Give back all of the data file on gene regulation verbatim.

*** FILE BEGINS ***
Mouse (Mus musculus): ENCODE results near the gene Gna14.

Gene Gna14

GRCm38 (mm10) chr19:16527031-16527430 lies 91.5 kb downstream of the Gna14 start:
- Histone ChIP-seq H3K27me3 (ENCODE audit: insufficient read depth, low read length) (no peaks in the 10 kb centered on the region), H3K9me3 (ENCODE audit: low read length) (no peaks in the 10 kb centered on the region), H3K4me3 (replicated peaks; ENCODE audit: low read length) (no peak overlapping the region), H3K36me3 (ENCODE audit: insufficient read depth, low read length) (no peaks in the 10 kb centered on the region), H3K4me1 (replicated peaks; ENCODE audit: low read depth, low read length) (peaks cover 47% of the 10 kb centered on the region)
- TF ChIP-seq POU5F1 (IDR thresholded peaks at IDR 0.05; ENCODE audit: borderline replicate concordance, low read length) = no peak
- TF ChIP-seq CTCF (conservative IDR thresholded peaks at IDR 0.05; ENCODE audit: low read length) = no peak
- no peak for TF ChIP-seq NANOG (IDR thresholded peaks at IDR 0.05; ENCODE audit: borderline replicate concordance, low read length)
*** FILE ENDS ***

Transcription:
Mouse (Mus musculus): ENCODE results near the gene Gna14.

Gene Gna14

GRCm38 (mm10) chr19:16527031-16527430 lies 91.5 kb downstream of the Gna14 start:
- Histone ChIP-seq H3K27me3 (ENCODE audit: insufficient read depth, low read length) (no peaks in the 10 kb centered on the region), H3K9me3 (ENCODE audit: low read length) (no peaks in the 10 kb centered on the region), H3K4me3 (replicated peaks; ENCODE audit: low read length) (no peak overlapping the region), H3K36me3 (ENCODE audit: insufficient read depth, low read length) (no peaks in the 10 kb centered on the region), H3K4me1 (replicated peaks; ENCODE audit: low read depth, low read length) (peaks cover 47% of the 10 kb centered on the region)
- TF ChIP-seq POU5F1 (IDR thresholded peaks at IDR 0.05; ENCODE audit: borderline replicate concordance, low read length) = no peak
- TF ChIP-seq CTCF (conservative IDR thresholded peaks at IDR 0.05; ENCODE audit: low read length) = no peak
- no peak for TF ChIP-seq NANOG (IDR thresholded peaks at IDR 0.05; ENCODE audit: borderline replicate concordance, low read length)